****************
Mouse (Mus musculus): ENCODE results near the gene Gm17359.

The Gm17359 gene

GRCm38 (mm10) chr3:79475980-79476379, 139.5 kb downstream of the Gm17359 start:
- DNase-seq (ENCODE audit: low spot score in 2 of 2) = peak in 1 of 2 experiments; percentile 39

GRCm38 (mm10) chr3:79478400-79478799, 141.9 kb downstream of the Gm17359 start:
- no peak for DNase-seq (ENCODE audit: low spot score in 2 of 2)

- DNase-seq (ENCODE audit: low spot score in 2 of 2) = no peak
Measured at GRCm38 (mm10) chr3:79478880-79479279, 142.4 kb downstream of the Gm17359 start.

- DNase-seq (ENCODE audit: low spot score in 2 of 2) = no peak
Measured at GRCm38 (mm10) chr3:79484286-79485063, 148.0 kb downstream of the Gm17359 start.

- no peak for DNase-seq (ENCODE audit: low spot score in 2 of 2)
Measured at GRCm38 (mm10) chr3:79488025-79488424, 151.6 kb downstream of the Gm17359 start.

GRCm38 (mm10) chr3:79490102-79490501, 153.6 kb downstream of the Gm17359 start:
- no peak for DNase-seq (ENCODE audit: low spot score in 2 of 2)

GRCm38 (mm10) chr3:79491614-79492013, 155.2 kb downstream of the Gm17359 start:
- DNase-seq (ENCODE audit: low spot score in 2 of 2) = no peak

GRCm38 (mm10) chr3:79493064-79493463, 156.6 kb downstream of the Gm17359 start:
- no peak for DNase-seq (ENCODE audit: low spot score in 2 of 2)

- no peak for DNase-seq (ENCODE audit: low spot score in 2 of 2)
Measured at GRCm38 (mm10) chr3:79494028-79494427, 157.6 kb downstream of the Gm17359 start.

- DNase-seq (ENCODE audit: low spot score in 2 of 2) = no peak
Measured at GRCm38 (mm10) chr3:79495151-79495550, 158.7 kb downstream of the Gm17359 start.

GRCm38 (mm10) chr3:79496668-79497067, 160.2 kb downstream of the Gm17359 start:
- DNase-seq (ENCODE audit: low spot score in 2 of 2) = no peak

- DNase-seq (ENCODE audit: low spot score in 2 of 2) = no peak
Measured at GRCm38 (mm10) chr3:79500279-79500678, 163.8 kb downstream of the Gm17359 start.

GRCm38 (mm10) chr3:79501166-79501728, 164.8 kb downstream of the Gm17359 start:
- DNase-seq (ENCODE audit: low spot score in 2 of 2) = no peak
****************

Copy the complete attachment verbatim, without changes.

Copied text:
Mouse (Mus musculus): ENCODE results near the gene Gm17359.

The Gm17359 gene

GRCm38 (mm10) chr3:79475980-79476379, 139.5 kb downstream of the Gm17359 start:
- DNase-seq (ENCODE audit: low spot score in 2 of 2) = peak in 1 of 2 experiments; percentile 39

GRCm38 (mm10) chr3:79478400-79478799, 141.9 kb downstream of the Gm17359 start:
- no peak for DNase-seq (ENCODE audit: low spot score in 2 of 2)

- DNase-seq (ENCODE audit: low spot score in 2 of 2) = no peak
Measured at GRCm38 (mm10) chr3:79478880-79479279, 142.4 kb downstream of the Gm17359 start.

- DNase-seq (ENCODE audit: low spot score in 2 of 2) = no peak
Measured at GRCm38 (mm10) chr3:79484286-79485063, 148.0 kb downstream of the Gm17359 start.

- no peak for DNase-seq (ENCODE audit: low spot score in 2 of 2)
Measured at GRCm38 (mm10) chr3:79488025-79488424, 151.6 kb downstream of the Gm17359 start.

GRCm38 (mm10) chr3:79490102-79490501, 153.6 kb downstream of the Gm17359 start:
- no peak for DNase-seq (ENCODE audit: low spot score in 2 of 2)

GRCm38 (mm10) chr3:79491614-79492013, 155.2 kb downstream of the Gm17359 start:
- DNase-seq (ENCODE audit: low spot score in 2 of 2) = no peak

GRCm38 (mm10) chr3:79493064-79493463, 156.6 kb downstream of the Gm17359 start:
- no peak for DNase-seq (ENCODE audit: low spot score in 2 of 2)

- no peak for DNase-seq (ENCODE audit: low spot score in 2 of 2)
Measured at GRCm38 (mm10) chr3:79494028-79494427, 157.6 kb downstream of the Gm17359 start.

- DNase-seq (ENCODE audit: low spot score in 2 of 2) = no peak
Measured at GRCm38 (mm10) chr3:79495151-79495550, 158.7 kb downstream of the Gm17359 start.

GRCm38 (mm10) chr3:79496668-79497067, 160.2 kb downstream of the Gm17359 start:
- DNase-seq (ENCODE audit: low spot score in 2 of 2) = no peak

- DNase-seq (ENCODE audit: low spot score in 2 of 2) = no peak
Measured at GRCm38 (mm10) chr3:79500279-79500678, 163.8 kb downstream of the Gm17359 start.

GRCm38 (mm10) chr3:79501166-79501728, 164.8 kb downstream of the Gm17359 start:
- DNase-seq (ENCODE audit: low spot score in 2 of 2) = no peak